First bottled in 2007, so I’m sure you’ve all seen this wine.
But I honestly only just learned that Chalalaka is a Zulu word implying ‘togetherness’! 11 official languages…that’s all I’m going to say!
Deep inky appearance that’s quite fascinating when you try to decide on the colour – there’s a purplish hue, touches of garnet along the rim, but eventually we settle on mostly ruby. All indicators of the 6 varieties that make up this blend.
A fairly pronounced nose of pepper, blackberries, raspberries, spiced meats glazed in berry and soy sauce and remnants of the smoky fire it was cooked on. Star anise, cardamom pods, salt, and a brushing of rosemary round off the savoury spicings.
Full bodied with good acidity, and smooth medium tannins that will make your mouth instantly start watering. The palate echoes the nose, but there are also traces of raisins, prunes, and black plums that give you a medium-ish finish. There’s a herbal bitterness that dies down on the second day.
The balance of fruit and acidity, bold flavours and body, along with the beginnings of some tertiary notes make for a very satisfying wine. Just what was needed these past few chilly days. It’s pretty darned smooth and integrated right now. But day 2 says that this could hang out for a while longer on your wine shelf.
Vini + Viti:
26% Shiraz | 24% Mourvèdre | 15% Grenache Noir | 15% Carignan | 13% Durif | 7% Tannat
These vines are mostly planted as unirrigated bush vines in deep and iron rich Koffieklip and Oakleaf soils, yielding between 2.5 and 4.5 tons per hectare.
Hand harvested, destalked, lightly crushed and then fermented in open concrete fermenters with manual punch downs. The wines were racked, malolactic conversion, and further ageing in French and American oak for 12 months before blending. After blending, the final wine is further matured in the same old oak barrels.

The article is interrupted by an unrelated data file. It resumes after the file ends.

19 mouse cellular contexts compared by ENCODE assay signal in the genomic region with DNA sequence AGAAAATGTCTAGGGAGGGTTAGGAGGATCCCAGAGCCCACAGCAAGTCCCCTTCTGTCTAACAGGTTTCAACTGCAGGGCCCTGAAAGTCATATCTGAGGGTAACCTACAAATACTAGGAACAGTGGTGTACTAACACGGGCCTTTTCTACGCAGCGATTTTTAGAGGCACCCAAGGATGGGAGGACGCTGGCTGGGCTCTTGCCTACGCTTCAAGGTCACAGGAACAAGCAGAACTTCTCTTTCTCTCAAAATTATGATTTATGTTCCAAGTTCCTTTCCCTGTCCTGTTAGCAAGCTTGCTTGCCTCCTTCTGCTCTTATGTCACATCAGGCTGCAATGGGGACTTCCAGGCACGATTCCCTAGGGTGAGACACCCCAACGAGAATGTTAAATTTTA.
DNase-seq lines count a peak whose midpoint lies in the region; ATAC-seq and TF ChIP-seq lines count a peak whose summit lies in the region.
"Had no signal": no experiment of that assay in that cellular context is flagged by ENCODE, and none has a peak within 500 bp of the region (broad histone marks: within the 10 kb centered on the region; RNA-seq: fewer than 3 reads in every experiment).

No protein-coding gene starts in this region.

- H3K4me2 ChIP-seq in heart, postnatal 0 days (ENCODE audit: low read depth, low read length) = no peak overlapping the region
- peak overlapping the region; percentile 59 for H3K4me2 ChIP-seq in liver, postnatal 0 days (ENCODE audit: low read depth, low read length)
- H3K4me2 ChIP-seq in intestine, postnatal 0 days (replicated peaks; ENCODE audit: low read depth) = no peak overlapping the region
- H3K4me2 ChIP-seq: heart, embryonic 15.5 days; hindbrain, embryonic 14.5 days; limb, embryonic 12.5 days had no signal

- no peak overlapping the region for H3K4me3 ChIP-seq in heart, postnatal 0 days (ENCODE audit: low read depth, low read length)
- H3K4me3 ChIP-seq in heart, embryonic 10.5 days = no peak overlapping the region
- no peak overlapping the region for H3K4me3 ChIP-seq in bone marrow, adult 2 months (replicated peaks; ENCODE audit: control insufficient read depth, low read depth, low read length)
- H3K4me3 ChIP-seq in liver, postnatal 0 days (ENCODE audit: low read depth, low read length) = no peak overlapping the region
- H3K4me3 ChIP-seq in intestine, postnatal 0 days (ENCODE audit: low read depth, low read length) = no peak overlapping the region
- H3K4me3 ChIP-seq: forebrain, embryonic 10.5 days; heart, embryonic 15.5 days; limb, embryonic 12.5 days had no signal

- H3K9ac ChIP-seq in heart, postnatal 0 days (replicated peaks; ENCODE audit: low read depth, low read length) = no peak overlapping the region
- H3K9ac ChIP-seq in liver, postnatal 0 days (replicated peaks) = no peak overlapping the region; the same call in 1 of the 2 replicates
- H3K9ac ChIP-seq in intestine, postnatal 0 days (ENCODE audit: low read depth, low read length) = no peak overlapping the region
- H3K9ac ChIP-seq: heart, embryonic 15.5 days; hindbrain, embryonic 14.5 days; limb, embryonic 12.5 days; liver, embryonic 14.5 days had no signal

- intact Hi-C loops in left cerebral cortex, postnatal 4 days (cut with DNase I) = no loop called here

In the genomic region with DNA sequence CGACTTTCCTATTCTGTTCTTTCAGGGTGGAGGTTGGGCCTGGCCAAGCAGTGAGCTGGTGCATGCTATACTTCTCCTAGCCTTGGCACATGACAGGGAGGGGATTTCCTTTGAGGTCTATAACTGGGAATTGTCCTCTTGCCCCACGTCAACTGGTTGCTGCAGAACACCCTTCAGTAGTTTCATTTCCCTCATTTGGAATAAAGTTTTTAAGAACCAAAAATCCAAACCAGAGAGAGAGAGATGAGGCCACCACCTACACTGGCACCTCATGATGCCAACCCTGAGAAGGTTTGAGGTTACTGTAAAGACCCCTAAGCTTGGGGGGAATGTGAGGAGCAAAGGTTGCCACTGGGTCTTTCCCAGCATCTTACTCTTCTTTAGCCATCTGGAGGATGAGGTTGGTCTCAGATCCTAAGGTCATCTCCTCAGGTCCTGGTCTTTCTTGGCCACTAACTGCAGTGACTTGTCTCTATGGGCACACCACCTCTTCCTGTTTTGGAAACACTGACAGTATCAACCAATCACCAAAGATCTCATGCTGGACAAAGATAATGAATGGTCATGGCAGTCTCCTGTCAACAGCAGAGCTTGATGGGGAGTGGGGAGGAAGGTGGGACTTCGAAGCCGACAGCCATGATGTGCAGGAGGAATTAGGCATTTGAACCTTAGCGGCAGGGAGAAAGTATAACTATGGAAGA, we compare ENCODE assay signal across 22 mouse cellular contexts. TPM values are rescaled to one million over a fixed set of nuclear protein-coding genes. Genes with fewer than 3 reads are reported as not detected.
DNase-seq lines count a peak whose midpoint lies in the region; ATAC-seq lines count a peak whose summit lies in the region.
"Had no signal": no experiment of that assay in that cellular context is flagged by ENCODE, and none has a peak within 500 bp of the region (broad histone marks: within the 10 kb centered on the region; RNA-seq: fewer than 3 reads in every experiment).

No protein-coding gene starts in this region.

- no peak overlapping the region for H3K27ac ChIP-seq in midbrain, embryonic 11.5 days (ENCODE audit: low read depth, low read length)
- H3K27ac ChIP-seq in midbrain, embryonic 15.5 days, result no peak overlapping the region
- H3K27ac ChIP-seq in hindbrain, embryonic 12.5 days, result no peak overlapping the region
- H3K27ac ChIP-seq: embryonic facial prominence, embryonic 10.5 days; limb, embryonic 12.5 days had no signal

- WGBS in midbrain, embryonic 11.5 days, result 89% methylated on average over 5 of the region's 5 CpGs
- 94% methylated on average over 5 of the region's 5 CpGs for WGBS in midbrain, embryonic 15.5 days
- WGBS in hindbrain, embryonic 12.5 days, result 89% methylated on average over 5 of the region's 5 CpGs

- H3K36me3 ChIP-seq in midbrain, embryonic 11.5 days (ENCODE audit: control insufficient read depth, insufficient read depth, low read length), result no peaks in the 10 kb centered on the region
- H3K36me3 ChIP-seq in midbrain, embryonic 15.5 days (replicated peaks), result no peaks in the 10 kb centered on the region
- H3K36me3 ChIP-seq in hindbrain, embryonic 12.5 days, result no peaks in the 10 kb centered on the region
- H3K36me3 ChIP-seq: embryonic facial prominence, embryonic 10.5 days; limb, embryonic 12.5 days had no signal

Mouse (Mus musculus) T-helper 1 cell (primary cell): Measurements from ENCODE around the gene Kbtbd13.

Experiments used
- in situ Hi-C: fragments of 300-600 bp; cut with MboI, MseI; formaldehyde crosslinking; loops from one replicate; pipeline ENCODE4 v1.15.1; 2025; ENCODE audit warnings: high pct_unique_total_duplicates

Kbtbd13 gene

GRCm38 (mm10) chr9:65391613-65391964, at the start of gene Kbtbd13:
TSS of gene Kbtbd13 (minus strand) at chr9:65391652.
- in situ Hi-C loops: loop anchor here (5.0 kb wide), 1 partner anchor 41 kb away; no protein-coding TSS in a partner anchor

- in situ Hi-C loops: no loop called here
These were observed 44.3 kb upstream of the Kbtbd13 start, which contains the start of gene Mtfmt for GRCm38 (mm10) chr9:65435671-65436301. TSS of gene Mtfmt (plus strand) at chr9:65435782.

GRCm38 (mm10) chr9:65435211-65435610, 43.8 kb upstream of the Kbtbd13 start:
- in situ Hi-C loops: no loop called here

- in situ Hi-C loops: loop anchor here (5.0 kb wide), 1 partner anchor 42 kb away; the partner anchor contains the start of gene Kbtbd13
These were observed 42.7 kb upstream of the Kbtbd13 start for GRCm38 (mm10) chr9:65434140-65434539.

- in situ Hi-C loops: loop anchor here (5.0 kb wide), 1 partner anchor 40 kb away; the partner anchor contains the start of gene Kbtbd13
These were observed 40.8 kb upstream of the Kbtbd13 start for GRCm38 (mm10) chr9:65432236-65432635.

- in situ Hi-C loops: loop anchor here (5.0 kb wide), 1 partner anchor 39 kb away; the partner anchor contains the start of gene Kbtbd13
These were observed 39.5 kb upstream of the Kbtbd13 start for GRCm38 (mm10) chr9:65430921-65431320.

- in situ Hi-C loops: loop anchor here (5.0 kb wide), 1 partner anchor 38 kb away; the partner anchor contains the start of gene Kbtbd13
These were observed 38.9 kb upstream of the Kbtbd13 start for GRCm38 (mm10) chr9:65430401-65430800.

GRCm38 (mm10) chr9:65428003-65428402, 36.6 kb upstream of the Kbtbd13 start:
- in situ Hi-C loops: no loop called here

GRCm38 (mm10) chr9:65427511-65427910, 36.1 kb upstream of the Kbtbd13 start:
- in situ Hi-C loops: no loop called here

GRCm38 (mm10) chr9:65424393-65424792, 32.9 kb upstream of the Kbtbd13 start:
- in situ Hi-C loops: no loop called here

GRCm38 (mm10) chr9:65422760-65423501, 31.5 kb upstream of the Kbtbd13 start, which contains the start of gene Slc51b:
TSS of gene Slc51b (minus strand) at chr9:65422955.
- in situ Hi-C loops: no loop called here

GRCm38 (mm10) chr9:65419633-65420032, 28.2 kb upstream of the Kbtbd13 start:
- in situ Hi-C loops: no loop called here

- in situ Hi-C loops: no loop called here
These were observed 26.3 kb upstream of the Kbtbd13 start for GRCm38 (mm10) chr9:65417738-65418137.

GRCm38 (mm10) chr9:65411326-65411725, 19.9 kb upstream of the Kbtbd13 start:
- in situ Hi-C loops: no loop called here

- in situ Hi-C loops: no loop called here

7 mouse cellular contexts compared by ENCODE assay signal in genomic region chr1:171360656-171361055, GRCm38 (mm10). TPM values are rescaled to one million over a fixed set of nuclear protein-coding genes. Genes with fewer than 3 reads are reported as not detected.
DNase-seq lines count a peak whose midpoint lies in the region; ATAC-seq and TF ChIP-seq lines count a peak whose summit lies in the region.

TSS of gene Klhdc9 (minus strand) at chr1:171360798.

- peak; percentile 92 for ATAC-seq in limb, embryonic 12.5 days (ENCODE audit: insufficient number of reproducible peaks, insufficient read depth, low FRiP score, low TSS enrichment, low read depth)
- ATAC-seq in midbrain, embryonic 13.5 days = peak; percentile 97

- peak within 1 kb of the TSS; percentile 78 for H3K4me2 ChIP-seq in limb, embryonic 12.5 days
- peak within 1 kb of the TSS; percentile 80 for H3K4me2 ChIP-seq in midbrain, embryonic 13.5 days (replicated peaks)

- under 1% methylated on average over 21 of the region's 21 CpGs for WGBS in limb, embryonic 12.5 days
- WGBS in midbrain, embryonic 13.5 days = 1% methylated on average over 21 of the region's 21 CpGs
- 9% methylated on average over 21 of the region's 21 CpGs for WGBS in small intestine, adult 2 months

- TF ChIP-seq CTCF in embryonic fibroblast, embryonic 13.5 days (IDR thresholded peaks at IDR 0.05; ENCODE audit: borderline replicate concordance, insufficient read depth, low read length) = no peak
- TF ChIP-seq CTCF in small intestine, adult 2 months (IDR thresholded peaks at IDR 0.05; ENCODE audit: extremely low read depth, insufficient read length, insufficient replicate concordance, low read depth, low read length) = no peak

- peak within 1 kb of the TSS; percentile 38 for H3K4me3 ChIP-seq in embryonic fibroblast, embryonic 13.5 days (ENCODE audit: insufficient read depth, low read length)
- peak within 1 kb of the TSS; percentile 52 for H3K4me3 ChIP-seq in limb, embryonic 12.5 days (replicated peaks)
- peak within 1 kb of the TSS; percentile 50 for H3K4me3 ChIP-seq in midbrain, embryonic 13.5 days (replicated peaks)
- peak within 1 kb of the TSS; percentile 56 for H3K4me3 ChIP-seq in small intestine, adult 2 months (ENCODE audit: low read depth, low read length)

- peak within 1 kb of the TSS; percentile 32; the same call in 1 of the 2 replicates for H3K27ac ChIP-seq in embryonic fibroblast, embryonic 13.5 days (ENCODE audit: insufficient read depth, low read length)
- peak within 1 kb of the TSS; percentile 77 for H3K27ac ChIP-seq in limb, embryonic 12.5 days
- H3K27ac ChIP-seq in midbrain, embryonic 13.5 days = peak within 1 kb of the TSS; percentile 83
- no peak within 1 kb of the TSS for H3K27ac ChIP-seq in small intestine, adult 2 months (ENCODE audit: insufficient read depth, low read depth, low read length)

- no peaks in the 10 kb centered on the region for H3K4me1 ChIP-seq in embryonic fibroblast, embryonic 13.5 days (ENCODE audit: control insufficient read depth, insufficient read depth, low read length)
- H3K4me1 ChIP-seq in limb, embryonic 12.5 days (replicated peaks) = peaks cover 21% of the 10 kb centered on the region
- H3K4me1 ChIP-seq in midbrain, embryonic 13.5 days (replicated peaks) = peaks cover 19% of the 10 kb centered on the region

Balance (1) + Length (½) + Intensity (1) + Complexity (1) = A good wine
Drink now, but also suitable for further ageing.
Spice Route know how to tell their story better than I ever could, so scroll through for some pretty cool facts.
“One of the original Swartland pioneers, Spice Route was founded in 1997 thanks to a
tank of Sauvignon Blanc that Charles Back stumbled upon in a Swartland co-operative.
Charles was blown away by the fact that an area not known for Sauvignon Blanc could
produce such an exquisite expression of the cultivar and was astonished at the quality and
style. He fell in love with the wine and asked to be taken to the vineyard which
coincidentally turned out to be the Mother Block of South African Sauvignon Blanc
planted in 1965. So intrigued was he by the beauty and tremendous potential of the
Swartland that a couple of hours later a gentlemen’s agreement had been made for the
purchase of the farm. Klein Amoskuil became the new home for Spice Route Winery!
The first vintage of Spice Route wines was released in 1998, with the first vintage of
Chakalaka following later in 2007. Since the first bottling fourteen years ago, the
Chakalaka blend has become synonymous with Spice Route, both locally and
Many, many thanks to Spice Route for sending along this wine to help warm me up from the inside! Also…I’m not much of a cook, but their Chakalaka spice is delish and I haven’t stopped using it!
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